Getting back to my “hobby” of ironing; my daughter-in-law lovingly chides me as being mental for liking to iron. I’m pretty sure that she is kidding about her assessment of my avocation, but I have always looked at the exercise as a quiet time that is my own. Standing at my iron allows me to meditate or allows my mind wonder. All the while, I gain the utility of taking a wrinkled piece of clothing by pressing out the complications offered up by the raiment in my bag. We don’t seem to make time like that in our busy schedules today. It is a missing element in our daily routine that could possibly lower our blood pressure, as well as help eliminate our stress level. If ironing can provide all that, plus provide our family with a crisply pressed outfit for the day- its a win/win as far as I’m concerned.
Fast forward to now, a year and a half ago-out of the blue, my husband and I purchased a new Airstream trailer. Making it our “own” by outfitting it with accessories that reflected our taste was so much fun. My better half decided, among other things, that he wanted a linen duvet cover with shams. I revolted. As much as I love to iron, I was not about to take on the task of laundering and ironing such a purchase. It was way too much fabric for my manual iron to handle. Enter the possibility of becoming the proud owner of a rotary iron.
To say that I was totally immersed in the research of all the brands available in the U.S. (along with a peek at what was in Europe) was an understatement. I found that there really aren’t many brands still around. With prices starting at $1999.00 for a “dry” rotary iron and going up to $2,999.00, plus for a steam rotary iron, it became clear that getting one in the first place was not really justified. Even though I was actually lusting after a rotary iron that included a steam setting, spending an extra $1,000.00 seemed totally unrealistic. Much research and many Youtube views later, I settled on a brand and off we went to the dealer.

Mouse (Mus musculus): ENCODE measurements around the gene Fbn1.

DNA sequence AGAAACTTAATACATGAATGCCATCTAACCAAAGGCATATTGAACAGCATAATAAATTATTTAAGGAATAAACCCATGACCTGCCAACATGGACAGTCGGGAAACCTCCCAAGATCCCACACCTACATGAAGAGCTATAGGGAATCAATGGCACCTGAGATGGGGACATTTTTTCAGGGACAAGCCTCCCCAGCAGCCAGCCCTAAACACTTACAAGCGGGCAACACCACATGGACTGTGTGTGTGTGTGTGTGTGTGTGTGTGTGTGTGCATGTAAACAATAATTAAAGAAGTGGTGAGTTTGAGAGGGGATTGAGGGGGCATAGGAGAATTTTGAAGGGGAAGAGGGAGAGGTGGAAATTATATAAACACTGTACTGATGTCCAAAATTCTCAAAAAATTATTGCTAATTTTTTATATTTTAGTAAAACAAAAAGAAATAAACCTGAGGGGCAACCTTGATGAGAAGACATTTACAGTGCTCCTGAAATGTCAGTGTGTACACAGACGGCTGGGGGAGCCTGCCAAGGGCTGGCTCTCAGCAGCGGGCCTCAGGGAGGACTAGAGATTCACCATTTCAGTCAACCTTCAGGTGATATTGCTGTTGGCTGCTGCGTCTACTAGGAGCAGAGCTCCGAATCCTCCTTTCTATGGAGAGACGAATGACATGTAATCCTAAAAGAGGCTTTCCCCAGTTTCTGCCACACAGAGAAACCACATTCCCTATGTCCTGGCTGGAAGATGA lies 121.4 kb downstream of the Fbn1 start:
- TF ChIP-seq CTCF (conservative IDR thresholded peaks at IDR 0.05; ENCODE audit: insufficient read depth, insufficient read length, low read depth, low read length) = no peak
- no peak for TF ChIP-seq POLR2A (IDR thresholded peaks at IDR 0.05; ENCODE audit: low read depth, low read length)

Once we were at the store, and made the announcement of what our plans were to purchase, the salesperson asked us to please wait while he disappeared to the warehouse. He was gone for quite some time. When he returned he asked us what we thought was a crazy question. “If I have a rotary iron in our warehouse, would you be interested in purchasing it?” I was giddy with the prospects that I could take one home that very day and not be forced to wait for the order to be placed and then delivered. As it turned out, the dealership had purchased a rotary iron for display purposes-but it never made it to their showroom floor. It had been occupying precious warehouse space for several years-9 to be exact. Obviously, I jumped at the chance to buy this iron. After all, it had been patiently waiting for me to give it a new home.
After setting up my new iron at home, I took a photo from my phone and sent it to my three-year old granddaughter. I announced that the machine in the photo was my new “toy”. My enthusiasm must have come through loud and clear, because the next time she visited she couldn’t wait to see my new “toy” in person.
After this unexpected adventure, I realized that I couldn’t just use my new mangle to iron my linen duvet cover. I was committed to include table cloths, napkins, Yukatas (that’s another story) and best of all-our bed sheets.
The most impressive thing that changed my appreciation of this tool came when I ironed my first set of sheets. I had routinely ironed our pillow cases-not so much of a problem with a manual steam iron, but unless you have slept on ironed sheets-you can’t know the life-changing feeling that comes over you. If you have ever slipped into a freshly made bed with ironed sheets, you will notice it right away. You’ll have a cool, silky slumber.
I realize that I will never convince everyone to take up ironing as a therapeutic endeavor. It just doesn’t sound possible that such a mundane task could have priceless results, but it can. I invite you to try.